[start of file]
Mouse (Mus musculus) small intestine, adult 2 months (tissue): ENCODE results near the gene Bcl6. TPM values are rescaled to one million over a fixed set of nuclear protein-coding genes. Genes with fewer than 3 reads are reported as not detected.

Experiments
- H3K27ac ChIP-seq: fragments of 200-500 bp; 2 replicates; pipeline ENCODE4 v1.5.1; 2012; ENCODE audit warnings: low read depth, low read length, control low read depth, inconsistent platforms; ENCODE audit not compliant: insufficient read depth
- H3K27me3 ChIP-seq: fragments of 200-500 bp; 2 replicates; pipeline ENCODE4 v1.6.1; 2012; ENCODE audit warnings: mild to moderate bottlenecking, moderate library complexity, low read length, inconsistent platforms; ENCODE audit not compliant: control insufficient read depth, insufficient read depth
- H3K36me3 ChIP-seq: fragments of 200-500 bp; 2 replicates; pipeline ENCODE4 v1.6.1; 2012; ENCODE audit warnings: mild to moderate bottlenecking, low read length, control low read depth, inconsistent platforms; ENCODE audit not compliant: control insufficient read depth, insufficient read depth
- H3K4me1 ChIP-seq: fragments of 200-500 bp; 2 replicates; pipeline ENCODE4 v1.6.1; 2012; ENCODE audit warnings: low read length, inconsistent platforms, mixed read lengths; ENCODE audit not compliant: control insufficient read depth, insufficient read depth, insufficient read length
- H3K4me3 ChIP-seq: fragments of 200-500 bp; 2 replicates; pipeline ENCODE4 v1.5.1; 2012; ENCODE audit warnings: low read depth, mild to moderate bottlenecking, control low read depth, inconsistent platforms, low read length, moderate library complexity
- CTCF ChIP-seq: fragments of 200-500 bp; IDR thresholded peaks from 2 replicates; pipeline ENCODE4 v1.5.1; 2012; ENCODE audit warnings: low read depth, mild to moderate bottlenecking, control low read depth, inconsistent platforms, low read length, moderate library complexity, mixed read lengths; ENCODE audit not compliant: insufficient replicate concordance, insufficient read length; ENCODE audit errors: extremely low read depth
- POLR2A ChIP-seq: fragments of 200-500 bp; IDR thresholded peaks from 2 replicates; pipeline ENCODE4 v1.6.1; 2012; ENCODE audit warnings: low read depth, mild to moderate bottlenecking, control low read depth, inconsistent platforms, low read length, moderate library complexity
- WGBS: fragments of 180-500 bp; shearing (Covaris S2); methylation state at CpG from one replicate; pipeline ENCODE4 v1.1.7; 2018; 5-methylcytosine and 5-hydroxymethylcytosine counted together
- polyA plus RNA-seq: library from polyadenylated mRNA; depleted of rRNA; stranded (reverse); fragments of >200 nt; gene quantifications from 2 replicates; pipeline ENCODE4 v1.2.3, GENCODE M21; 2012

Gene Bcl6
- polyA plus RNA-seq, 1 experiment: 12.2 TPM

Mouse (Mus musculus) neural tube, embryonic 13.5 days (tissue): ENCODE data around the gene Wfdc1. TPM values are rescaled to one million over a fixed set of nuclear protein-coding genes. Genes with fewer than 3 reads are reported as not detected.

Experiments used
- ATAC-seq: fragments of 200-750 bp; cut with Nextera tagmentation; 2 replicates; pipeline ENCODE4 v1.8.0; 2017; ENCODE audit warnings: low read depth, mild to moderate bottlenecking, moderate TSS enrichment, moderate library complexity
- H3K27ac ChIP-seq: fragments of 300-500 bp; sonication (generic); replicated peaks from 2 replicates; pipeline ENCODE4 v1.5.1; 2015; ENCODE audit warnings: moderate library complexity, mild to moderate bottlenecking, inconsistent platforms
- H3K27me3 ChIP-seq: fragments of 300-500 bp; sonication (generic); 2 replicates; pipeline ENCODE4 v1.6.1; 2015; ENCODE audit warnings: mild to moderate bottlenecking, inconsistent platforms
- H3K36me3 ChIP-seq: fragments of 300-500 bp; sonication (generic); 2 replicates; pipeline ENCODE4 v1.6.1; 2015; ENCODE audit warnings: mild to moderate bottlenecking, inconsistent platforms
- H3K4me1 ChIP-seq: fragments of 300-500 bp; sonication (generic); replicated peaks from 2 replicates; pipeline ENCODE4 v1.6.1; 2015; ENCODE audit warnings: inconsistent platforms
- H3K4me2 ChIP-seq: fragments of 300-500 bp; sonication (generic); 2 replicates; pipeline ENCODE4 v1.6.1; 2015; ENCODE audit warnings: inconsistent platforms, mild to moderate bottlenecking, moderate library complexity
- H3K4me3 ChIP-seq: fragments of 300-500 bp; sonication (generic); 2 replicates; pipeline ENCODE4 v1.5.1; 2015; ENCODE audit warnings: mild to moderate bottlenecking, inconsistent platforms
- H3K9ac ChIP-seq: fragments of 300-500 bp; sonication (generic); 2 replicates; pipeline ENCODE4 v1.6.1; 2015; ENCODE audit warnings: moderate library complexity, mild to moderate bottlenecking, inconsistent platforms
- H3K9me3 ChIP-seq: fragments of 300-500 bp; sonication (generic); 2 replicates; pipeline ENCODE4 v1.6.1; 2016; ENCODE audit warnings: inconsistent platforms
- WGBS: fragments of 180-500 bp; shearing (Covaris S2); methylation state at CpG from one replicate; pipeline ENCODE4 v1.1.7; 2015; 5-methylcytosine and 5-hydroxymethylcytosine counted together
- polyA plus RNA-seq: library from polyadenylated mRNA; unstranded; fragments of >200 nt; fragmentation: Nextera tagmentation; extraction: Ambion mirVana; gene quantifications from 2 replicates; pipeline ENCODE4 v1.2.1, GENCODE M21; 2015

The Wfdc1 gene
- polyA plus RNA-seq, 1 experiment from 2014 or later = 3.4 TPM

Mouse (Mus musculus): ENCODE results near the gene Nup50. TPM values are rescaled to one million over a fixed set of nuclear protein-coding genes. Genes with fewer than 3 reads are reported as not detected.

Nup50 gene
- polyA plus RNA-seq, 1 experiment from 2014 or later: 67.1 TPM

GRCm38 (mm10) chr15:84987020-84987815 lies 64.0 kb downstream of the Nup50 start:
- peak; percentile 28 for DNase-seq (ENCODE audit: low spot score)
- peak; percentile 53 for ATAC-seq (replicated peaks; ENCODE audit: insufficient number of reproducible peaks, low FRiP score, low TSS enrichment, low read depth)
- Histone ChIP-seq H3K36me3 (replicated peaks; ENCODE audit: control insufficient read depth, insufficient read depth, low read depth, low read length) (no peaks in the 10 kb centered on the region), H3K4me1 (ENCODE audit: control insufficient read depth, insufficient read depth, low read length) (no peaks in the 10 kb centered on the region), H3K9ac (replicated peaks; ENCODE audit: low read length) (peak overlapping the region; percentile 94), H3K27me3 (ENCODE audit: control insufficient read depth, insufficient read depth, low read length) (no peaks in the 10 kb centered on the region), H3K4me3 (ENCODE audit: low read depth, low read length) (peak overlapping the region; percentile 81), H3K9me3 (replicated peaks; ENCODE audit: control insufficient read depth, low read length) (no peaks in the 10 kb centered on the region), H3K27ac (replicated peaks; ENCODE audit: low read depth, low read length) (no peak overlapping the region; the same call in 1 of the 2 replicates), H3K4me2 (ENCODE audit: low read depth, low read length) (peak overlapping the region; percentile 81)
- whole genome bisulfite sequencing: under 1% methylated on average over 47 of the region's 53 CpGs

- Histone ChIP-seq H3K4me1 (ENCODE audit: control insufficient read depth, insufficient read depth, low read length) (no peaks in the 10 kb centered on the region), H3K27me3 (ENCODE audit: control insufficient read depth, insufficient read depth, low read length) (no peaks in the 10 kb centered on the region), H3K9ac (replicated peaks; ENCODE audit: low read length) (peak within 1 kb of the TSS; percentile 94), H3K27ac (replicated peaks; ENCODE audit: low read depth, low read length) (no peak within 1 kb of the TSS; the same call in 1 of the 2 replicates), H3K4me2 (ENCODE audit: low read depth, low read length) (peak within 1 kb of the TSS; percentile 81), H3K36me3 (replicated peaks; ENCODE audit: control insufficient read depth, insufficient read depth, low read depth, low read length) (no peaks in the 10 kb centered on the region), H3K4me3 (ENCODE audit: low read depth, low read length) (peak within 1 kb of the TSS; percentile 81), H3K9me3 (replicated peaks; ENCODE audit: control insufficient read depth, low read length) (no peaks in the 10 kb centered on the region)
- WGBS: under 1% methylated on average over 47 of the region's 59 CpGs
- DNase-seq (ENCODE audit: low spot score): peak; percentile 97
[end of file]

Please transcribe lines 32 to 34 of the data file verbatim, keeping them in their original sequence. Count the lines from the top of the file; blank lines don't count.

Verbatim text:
GRCm38 (mm10) chr15:84987020-84987815 lies 64.0 kb downstream of the Nup50 start:
- peak; percentile 28 for DNase-seq (ENCODE audit: low spot score)
- peak; percentile 53 for ATAC-seq (replicated peaks; ENCODE audit: insufficient number of reproducible peaks, low FRiP score, low TSS enrichment, low read depth)